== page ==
Do you know that Illinois has a state insect? No, not the mosquito. The monarch butterfly.
Monarchs are familiar to those of us who spend time on tallgrass prairies, and probably the most familiar butterfly to people in general. Yet, at a recent class I taught, only about half of a group of 40 adults could name the monarch butterfly when I showed them a photo.
I was surprised. As a kid with a butterfly net, these frequent fliers were the first butterfly name I learned. They were fairly unmistakable, although the viceroy butterfly is very similar.
But the size (monarchs are bigger) and wing pattern (viceroy’s have black lines toward the bottom of the wing that are different) help distinguish them both. Look at the two photos. See the difference in the wing markings?
Monarchs, unlike viceroys, are known for their wanderlust. Every fall, they leave the snow and frigid temps of Chicago and head to Mexico, where they overwinter. Their offspring wing their way back to Illinois in the spring. How do they find their way home? No one knows. It’s a mystery of the best sort, a reminder that we haven’t figured out everything.
It’s no secret to prairie lovers that the monarch butterfly is losing numbers. Big numbers. So much, in fact, that butterfly aficionados recently requested that it be given endangered species protection. It appears that the monarch hasn’t got a prayer when up against pesticides, used in agriculture. Why?
Monarchs lay eggs. And not just anywhere. They look for plants in the milkweed family. When the caterpillar, or larvae emerges, it munches on milkweed leaves until it’s time for it to form a chrysalis. It eventually appears as a black and orange butterfly. But the milkweeds —which are treated by us as, well, weeds — are vanishing. And with the milkweeds go the monarchs. Imagine how we’d feel if our grocery stores vanished overnight! Monarchs are in trouble.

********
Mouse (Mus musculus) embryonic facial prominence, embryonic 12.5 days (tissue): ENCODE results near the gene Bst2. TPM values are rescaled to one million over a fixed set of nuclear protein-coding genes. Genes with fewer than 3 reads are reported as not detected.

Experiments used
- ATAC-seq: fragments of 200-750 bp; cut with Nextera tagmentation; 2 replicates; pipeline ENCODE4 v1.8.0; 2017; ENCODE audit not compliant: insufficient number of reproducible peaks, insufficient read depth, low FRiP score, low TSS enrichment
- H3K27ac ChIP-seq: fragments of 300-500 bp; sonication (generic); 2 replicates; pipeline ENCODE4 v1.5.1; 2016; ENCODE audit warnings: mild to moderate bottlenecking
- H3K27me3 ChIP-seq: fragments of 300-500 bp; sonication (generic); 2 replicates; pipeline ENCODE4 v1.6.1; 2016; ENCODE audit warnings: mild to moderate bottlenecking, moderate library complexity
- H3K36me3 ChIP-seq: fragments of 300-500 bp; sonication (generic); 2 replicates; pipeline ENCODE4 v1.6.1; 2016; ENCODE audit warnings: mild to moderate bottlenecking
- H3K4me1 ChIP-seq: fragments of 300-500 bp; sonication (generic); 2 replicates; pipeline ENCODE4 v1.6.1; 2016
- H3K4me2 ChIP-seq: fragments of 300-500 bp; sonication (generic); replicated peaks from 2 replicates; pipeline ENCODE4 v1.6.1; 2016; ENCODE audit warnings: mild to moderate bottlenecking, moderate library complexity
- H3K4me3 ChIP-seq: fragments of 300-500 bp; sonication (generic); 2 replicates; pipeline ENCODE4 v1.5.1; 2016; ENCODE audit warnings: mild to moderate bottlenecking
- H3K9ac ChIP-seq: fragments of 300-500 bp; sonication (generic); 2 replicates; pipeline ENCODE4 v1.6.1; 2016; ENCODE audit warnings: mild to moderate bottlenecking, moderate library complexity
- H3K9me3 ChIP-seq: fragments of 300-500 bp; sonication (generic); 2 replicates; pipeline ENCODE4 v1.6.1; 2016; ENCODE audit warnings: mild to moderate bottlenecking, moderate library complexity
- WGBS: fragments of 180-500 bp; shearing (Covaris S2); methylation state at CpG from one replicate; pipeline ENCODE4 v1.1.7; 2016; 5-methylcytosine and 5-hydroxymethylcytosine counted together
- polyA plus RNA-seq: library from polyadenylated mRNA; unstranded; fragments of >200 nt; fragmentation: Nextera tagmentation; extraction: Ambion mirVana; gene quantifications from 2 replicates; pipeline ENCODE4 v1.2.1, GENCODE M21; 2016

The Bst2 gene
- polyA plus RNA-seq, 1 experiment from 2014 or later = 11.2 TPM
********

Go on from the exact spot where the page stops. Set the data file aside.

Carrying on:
With this in mind, the big news in Illinois is that state authorities will plant milkweed along tollways. This should establish more habitat for the monarch butterflies. Although I wonder about the juxtaposition of butterflies with semis racing along at 80 mph, I like the good intention. Hundreds of miles of asphalt tollway could be flanked by milkweed blooms.
The plight of the monarch is a reminder of the importance of tallgrass prairies, which in Illinois, may contain up to 19 species of native milkweed. Prairies and monarchs are like peanut butter and jelly. They belong together. This spring, I’ll plant more milkweed in my garden. It adds beauty and interest, and I’ll lend a helping hand to a species in trouble at the same time. I’ll also volunteer more restoration hours on my local prairies; maintaining small life rafts of milkweed for the monarchs.
I had to update my I-Pass at the Tollway Authority offices this month. I confess, as I waited in line to straighten out my account, I grumbled a bit less. I felt a little warmer toward this state governmental agency, thinking about the monarch butterflies.
( All photos by Cindy Crosby. From top to bottom: monarch, Schulenberg Prairie, The Morton Arboretum, Lisle, IL; viceroy on mountain mint, Big Woods Forest Preserve, Batavia, IL; butterfly milkweed, SP/MA; milkweed pod, author’s backyard, Glen Ellyn,IL: monarch on aster, Nachusa Grasslands, The Nature Conservancy, Franklin Grove, IL; West Chicago Prairie in March, West Chicago, IL)